Mr. Trump is apparently going to get his trade war, and I predict a colossal failure. But this is one war I’ll be glad for the U.S. to lose. Just as there is really no victor in war (in the sense that the lives that were lost are forever gone), so too will whatever trade distribution that results on the other side be a reduction in the gains from trade that free markets would have created. Further, this is the one thing that will sink Mr. Trump’s presidency. Above all, he needs to have the U.S. economy winning REALLY BIG when the next election comes around. Thanks in large part to his support of markets with tax changes and deregulatory emphasis, the economy is smoking right now. But this trade war has the likelihood of derailing all of the gains we’ve made. It’s really hard for entrepreneurs and firms to plan when the President attacks allies for aluminum and steel tariffs and increases input costs for industries using those commodities 30-40%. The most frustrating part for me as an economist is nobody thinks that is a good policy. The best Mr. Trump’s defenders can say is that on the other side, after we kill China and they kill us, we’ll have a level playing field and then we’ll be better off. I just ask those defenders, can you point to any trade war in all of economic history that leads to this beneficial outcome? But Mr. Trump could care little for that, since “I want Tariffs.”
As just yet another example of his economic misunderstanding on this issue, consider Mr. Trump’s triumphant celebration for FoxConn bringing billions in foreign investment to Wisconson.
“That’s why this is so beautiful,” Trump said. “I’m pleased to report that Foxconn Intends to build 100 percent of the factory with beautiful American concrete and beautiful American steel, made right here.”
Yet Mr. Trump fails to understand the most basic of international economic accounting: when China invests in the U.S., this leads to an increase in our capital account, which necessarily means that our current account will decrease.* Translation: we just got $10B in investment which means our trade deficit is going up by $10B! For China to get $10B in dollars to invest here, they must sell us $10B of goods and services. But Mr. Trump thinks trade deficits are bad, so I guess we lost by this Chinese investment–instead of cheering about these jobs, he should have been crying-if he consistently followed his own false logic.
So what is it about a person who wants to show how much tougher they are than their predecessors, and they spurn wise counsel and listen to those that tell them what they want to hear? If Mr. Trump continues this folly, I predict he’ll suffer the same result as Rehoboam:
12 Then Rehoboam went to Shechem, for all Israel had come to Shechem to make him king. 2 Now when Jeroboam the son of Nebat heard of it, he was living in Egypt (for he was yet in Egypt, where he had fled from the presence of King Solomon). 3 Then they sent and called him, and Jeroboam and all the assembly of Israel came and spoke to Rehoboam, saying, 4 “Your father made our yoke hard; now therefore lighten the hard service of your father and his heavy yoke which he put on us, and we will serve you.” 5 Then he said to them, “Depart for three days, then return to me.” So the people departed. 6 King Rehoboam consulted with the elders who had [c]served his father Solomon while he was still alive, saying, “How do you counsel me to answer this people?”7 Then they spoke to him, saying, “If you will be a servant to this people today, and will serve them and grant them their petition, and speak good words to them, then they will be your servants forever.” 8 But he forsook the counsel of the elders which they had given him, and consulted with the young men who grew up with him and served him. 9 So he said to them, “What counsel do you give that we may answer this people who have spoken to me, saying, ‘Lighten the yoke which your father put on us’?” 10 The young men who grew up with him spoke to him, saying, “Thus you shall say to this people who spoke to you, saying, ‘Your father made our yoke heavy, now you make it lighter for us!’ But you shall speak to them, ‘My little finger is thicker than my father’s loins! 11 Whereas my father loaded you with a heavy yoke, I will add to your yoke; my father disciplined you with whips, but I will discipline you with scorpions.’” 12 Then Jeroboam and all the people came to Rehoboam on the third day as the king had directed, saying, “Return to me on the third day.” 13 The king answered the people harshly, for he forsook the advice of the elders which they had given him, 14 and he spoke to them according to the advice of the young men, saying, “My father made your yoke heavy, but I will add to your yoke; my father disciplined you with whips, but I will discipline you with scorpions.”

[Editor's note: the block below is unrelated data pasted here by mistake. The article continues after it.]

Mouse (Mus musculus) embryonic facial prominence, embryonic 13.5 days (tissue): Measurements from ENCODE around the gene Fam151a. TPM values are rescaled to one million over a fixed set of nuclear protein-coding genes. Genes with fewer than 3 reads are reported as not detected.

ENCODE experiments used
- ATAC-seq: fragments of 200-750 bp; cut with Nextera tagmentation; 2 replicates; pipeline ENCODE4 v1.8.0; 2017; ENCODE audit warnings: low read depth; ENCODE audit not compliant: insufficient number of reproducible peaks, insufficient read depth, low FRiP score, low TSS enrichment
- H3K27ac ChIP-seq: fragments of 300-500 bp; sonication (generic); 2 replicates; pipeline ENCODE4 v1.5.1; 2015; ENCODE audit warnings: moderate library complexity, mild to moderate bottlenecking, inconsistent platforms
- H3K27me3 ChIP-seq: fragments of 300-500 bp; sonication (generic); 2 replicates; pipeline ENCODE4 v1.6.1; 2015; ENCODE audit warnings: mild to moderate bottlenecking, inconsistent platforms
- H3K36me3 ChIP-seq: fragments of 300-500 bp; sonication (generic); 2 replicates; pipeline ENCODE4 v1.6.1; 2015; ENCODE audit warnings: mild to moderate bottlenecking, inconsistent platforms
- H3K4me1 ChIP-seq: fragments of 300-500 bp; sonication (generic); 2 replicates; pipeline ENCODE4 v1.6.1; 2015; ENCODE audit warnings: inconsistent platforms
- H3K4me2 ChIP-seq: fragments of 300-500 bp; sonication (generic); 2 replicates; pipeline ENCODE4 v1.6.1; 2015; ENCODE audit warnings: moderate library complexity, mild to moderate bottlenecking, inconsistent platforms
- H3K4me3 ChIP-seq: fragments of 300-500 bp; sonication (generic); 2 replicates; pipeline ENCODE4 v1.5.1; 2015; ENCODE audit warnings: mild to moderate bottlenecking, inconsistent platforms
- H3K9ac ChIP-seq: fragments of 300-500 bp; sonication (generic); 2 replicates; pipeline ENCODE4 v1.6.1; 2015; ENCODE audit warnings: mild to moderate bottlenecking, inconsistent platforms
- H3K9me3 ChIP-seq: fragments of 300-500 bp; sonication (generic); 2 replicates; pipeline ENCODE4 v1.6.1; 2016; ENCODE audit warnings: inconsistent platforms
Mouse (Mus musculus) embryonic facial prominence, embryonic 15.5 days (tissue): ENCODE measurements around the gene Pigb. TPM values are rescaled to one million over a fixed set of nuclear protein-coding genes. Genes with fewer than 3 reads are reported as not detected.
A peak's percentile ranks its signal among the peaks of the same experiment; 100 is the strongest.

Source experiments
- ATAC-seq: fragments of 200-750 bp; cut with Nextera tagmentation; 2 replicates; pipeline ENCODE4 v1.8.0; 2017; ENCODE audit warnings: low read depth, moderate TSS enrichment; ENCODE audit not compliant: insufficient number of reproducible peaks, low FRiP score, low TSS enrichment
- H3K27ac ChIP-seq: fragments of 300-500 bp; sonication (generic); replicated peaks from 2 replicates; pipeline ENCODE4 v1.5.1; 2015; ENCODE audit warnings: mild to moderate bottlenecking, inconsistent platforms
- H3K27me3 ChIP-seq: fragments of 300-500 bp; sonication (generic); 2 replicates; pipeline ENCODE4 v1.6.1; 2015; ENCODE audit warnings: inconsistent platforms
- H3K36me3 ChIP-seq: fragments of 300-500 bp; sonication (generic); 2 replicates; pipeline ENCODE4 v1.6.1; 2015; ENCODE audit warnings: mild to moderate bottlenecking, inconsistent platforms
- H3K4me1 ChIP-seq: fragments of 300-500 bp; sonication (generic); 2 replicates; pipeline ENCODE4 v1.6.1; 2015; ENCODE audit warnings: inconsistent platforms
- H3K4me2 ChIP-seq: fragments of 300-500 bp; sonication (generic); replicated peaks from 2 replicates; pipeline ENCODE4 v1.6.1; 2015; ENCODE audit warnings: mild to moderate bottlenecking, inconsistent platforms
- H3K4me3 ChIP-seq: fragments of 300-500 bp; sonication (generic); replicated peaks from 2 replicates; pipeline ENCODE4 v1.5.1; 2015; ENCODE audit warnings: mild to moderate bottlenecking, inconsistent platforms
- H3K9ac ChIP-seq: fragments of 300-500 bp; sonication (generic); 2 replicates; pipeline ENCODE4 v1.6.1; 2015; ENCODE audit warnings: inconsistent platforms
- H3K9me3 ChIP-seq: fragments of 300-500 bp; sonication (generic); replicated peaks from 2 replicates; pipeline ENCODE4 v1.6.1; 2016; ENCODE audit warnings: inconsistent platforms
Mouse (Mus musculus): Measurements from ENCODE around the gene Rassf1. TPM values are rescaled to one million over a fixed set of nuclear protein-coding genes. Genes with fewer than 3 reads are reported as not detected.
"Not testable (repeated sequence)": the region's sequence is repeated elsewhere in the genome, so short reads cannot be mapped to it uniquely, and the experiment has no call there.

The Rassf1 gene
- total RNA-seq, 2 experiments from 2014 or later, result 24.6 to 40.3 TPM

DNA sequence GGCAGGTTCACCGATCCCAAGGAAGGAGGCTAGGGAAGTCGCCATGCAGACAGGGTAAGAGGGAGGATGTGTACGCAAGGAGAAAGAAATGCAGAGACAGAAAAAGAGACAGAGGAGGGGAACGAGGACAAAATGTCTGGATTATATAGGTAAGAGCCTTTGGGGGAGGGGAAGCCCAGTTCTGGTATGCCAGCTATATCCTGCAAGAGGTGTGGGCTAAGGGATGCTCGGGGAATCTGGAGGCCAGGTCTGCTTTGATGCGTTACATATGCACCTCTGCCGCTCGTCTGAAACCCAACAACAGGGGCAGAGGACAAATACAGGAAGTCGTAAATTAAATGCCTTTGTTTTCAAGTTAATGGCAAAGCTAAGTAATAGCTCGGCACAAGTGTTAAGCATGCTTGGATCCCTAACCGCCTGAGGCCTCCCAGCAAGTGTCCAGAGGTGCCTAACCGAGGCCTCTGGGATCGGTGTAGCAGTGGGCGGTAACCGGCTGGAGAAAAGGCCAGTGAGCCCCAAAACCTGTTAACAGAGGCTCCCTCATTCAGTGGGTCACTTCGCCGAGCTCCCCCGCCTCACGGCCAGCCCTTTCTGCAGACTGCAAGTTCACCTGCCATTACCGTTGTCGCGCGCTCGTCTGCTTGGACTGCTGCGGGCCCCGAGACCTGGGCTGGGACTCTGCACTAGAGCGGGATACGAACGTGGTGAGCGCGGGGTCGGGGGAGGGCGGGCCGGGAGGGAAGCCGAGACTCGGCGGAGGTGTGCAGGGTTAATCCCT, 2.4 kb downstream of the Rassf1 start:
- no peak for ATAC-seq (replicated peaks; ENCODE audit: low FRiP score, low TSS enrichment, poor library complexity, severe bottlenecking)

Mr. Trump is forsaking wisdom for folly, and we’re going to reap the whirlwind.
* Yes, there are adjustments that could take place either with either the exchange rate or international reserves, but those will not negate this broader reality–the capital account is generally the reverse of the current account, since the balance of payments must balance.